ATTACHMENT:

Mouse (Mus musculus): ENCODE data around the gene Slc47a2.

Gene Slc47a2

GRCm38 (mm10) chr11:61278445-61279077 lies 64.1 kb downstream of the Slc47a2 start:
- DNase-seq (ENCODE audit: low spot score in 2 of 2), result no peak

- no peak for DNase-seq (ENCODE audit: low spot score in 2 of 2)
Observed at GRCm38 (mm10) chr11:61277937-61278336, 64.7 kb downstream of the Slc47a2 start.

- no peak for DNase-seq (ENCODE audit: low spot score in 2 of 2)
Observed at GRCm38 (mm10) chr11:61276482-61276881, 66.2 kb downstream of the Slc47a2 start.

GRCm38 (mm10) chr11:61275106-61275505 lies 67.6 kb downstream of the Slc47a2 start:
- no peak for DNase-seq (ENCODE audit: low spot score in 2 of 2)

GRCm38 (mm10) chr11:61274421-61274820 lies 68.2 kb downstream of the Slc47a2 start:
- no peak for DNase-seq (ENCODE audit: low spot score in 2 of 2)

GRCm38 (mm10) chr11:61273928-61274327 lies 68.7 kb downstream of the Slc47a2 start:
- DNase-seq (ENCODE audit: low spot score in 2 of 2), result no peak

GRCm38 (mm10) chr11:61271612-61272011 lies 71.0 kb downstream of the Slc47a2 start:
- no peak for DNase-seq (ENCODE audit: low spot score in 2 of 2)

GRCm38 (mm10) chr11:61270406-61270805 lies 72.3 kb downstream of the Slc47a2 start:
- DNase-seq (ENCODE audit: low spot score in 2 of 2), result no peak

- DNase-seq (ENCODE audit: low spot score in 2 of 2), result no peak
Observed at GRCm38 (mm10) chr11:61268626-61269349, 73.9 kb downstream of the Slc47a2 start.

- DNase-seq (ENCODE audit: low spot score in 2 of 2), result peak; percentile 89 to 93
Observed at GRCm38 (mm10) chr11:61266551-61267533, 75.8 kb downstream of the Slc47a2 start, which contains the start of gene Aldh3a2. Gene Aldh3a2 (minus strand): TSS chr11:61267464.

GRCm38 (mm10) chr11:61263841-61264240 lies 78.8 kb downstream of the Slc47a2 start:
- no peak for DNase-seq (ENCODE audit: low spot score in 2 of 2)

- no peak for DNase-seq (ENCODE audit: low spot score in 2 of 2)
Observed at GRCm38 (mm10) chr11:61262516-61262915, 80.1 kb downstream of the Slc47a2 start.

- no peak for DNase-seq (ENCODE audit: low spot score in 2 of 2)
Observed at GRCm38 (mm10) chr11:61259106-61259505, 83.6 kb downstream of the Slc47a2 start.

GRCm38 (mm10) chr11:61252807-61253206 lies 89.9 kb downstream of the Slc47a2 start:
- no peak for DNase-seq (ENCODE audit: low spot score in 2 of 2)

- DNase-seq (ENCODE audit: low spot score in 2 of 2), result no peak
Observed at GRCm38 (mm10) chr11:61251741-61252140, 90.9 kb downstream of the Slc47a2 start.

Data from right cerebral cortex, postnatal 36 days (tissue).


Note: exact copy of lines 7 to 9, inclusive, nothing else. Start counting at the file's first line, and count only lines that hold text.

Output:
- no peak for DNase-seq (ENCODE audit: low spot score in 2 of 2)
Observed at GRCm38 (mm10) chr11:61276482-61276881, 66.2 kb downstream of the Slc47a2 start.

GRCm38 (mm10) chr11:61275106-61275505 lies 67.6 kb downstream of the Slc47a2 start: